“Sanctuary” springs from the Latin sanctus, or holy—and the Tates have kept that well in mind.

TAKE SHELTER

AT HOME AROUND THE WORLD

From the Orca Footprints series

Once you start thinking of your home as a sanctuary, then your ingenuity can run pretty wild, as seen in this global tour of dwellings.

People find habitation pretty much anywhere, from scrap tin and wood to a sizable piece of cardboard. But destitution is not the Tates’ point. It is to show how people have used the materials at their disposal to fashion creative and wildly diverse dwellings not as a matter of last resort but as a matter of snugness, a place that provides a sense of comfort and security. The photographs are key: They convey a sense of place, evoking places where readers could imagine unfurling their bedrolls. The Tates moved about a great deal as kids, living in over 50 places by high school, so they have seen their share of different homes. But here, they get into some good and curious abodes: castles to yurts to igloos, Japanese capsule hotels (not for the claustrophobic), long houses and treehouses, wagons to teepees, and lots of caves and underground sites, including abandoned opal mines and storm drains. The supplementary text provides setting and logistical peculiarities, but more than that, it provides anecdotes about the homes, from the beautiful designs on the vardos (Romany caravans) to the cave complex used as sanctuary by Jewish refugees from the Nazis.

“Sanctuary” springs from the Latin sanctus, or holy—and the Tates have kept that well in mind. (Nonfiction. 8-12)

Pub Date: Oct. 1, 2014

ISBN: 978-1-4598-0742-6

Page Count: 48

Publisher: Orca

Review Posted Online: Aug. 12, 2014

Kirkus Reviews Issue: Sept. 1, 2014

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Pippi is an inspired creation knit from daydreams.

PIPPI LONGSTOCKING

A fresh delicious fantasy that children will love.

In the character of 9-year-old Pippi Longstocking, who was lucky to have no parents to tell her what to do, is a juvenile Robin Hood with the authority of Mammy Yokum and a Mighty Mouse. Pippi- red headed, in longstockings (one black and one brown), and the strongest girl in the world was the friend of Tommy and Annika. Calmly and ingeniously she put down the enemy forces of the adult world — with a serene efficiency. The teacher was baffled by her logic in pointing out the futility of learning arithmetic; bullies she hoisted on trees; at the circus Pippi rode bareback, walked the tightrope, and wrestled the wrestling champ; cream and sugar flowed (on the floor) when Pippi attended a ladies' coffee party where she revealed "horrid things" with the complacency of Eliza Doolittle. Champion of fun, freedom and fantasy and long happy thoughts,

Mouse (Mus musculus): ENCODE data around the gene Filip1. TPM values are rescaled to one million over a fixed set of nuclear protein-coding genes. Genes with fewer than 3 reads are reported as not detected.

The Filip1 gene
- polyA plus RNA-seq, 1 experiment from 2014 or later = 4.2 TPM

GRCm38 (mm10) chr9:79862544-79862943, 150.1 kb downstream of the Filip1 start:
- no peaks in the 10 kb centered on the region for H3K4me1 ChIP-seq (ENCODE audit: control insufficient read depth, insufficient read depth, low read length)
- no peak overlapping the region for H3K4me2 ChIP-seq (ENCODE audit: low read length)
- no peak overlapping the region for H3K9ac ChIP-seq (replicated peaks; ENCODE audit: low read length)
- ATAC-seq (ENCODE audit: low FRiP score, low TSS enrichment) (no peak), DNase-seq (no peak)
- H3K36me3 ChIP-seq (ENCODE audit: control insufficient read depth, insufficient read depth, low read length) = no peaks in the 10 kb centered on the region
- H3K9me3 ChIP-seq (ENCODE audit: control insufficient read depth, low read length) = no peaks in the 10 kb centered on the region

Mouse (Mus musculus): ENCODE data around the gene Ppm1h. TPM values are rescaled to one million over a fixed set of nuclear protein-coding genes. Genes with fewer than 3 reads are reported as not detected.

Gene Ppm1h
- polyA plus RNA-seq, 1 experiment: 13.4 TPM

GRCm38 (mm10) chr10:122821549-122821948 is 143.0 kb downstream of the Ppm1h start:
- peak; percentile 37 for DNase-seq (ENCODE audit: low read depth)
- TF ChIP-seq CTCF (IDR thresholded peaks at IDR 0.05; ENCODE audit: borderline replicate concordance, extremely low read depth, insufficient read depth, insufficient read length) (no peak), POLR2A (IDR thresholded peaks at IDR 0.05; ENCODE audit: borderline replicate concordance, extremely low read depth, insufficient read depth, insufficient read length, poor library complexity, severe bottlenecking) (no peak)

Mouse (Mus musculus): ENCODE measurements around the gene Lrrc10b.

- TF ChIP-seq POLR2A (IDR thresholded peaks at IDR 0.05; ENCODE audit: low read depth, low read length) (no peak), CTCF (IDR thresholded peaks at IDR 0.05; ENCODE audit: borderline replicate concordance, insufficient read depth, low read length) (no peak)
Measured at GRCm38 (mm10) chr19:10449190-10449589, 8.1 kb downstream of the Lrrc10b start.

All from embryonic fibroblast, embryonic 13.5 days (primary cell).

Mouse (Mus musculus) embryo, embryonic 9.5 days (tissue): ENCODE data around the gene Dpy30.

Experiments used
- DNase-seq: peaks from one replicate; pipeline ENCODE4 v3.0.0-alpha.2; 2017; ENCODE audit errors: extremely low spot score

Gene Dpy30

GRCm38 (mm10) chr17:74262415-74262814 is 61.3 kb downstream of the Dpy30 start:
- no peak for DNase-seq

Pippi is an inspired creation knit from daydreams.

Pub Date: Oct. 16, 1950

ISBN: 978-0-14-030957-7

Page Count: 192

Publisher: Viking

Review Posted Online: May 1, 2012

Kirkus Reviews Issue: Oct. 1, 1950

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Nellie Bly’s contemporary namesake does her proud.

THE NEWSPAPER CLUB

From the Newspaper Club series , Vol. 1

Eleven-year-old Nellie’s investigative reporting leads her to solve a mystery, start a newspaper, and learn key lessons about growing up.

Nellie’s voice is frank and often funny—and always full of information about newspapers. She tells readers of the first meeting of her newspaper club and then says, “But maybe I’m burying the lede…what Dad calls it when a reporter puts the most interesting part…in the middle or toward the end.” (This and other journalism vocabulary is formally defined in a closing glossary.) She backtracks to earlier that summer, when she and her mother were newly moved into a house next to her mother’s best friend in rural Bear Creek, Maine. Nellie explains that the newspaper that employed both of her parents in “the city” had folded soon after her father left for business in Asia. When Bear Creek Park gets closed due to mysterious, petty crimes, Nellie feels compelled to investigate. She feels closest to her dad when on the park’s swings, and she is more comfortable interviewing adults than befriending peers. Getting to know a plethora of characters through Nellie’s eyes is as much fun as watching Nellie blossom. Although astute readers will have guessed the park’s vandalizers, they are rewarded by observing Nellie’s fact-checking process. A late revelation about Nellie’s father does not significantly detract from this fully realized story of a young girl adjusting admirably to new circumstances. Nellie and her mother present white; secondary characters are diverse.

Nellie Bly’s contemporary namesake does her proud. (Fiction. 8-12)

Pub Date: March 10, 2020

ISBN: 978-0-7624-9685-3

Page Count: 208

Publisher: Running Press

Review Posted Online: Nov. 24, 2019

Kirkus Reviews Issue: Dec. 15, 2019

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